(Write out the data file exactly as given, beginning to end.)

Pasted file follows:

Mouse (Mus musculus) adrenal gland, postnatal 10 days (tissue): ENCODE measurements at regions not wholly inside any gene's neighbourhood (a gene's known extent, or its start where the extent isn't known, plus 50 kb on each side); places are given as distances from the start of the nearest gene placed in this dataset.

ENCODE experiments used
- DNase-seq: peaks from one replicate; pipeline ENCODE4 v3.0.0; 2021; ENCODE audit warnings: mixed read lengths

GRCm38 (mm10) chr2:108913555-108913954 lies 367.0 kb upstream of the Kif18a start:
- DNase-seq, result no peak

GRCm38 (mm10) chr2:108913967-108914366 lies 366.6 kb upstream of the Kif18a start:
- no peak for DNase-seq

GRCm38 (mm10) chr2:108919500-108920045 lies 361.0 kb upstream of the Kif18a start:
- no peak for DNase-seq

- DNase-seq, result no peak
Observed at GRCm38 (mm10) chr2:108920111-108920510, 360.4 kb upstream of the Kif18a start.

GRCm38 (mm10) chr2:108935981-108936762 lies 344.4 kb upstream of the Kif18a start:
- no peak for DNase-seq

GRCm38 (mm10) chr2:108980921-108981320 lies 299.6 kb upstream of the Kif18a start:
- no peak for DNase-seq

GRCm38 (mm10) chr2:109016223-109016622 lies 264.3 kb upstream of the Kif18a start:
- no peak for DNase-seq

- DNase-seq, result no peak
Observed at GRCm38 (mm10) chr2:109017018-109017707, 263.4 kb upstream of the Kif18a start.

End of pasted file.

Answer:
Mouse (Mus musculus) adrenal gland, postnatal 10 days (tissue): ENCODE measurements at regions not wholly inside any gene's neighbourhood (a gene's known extent, or its start where the extent isn't known, plus 50 kb on each side); places are given as distances from the start of the nearest gene placed in this dataset.

ENCODE experiments used
- DNase-seq: peaks from one replicate; pipeline ENCODE4 v3.0.0; 2021; ENCODE audit warnings: mixed read lengths

GRCm38 (mm10) chr2:108913555-108913954 lies 367.0 kb upstream of the Kif18a start:
- DNase-seq, result no peak

GRCm38 (mm10) chr2:108913967-108914366 lies 366.6 kb upstream of the Kif18a start:
- no peak for DNase-seq

GRCm38 (mm10) chr2:108919500-108920045 lies 361.0 kb upstream of the Kif18a start:
- no peak for DNase-seq

- DNase-seq, result no peak
Observed at GRCm38 (mm10) chr2:108920111-108920510, 360.4 kb upstream of the Kif18a start.

GRCm38 (mm10) chr2:108935981-108936762 lies 344.4 kb upstream of the Kif18a start:
- no peak for DNase-seq

GRCm38 (mm10) chr2:108980921-108981320 lies 299.6 kb upstream of the Kif18a start:
- no peak for DNase-seq

GRCm38 (mm10) chr2:109016223-109016622 lies 264.3 kb upstream of the Kif18a start:
- no peak for DNase-seq

- DNase-seq, result no peak
Observed at GRCm38 (mm10) chr2:109017018-109017707, 263.4 kb upstream of the Kif18a start.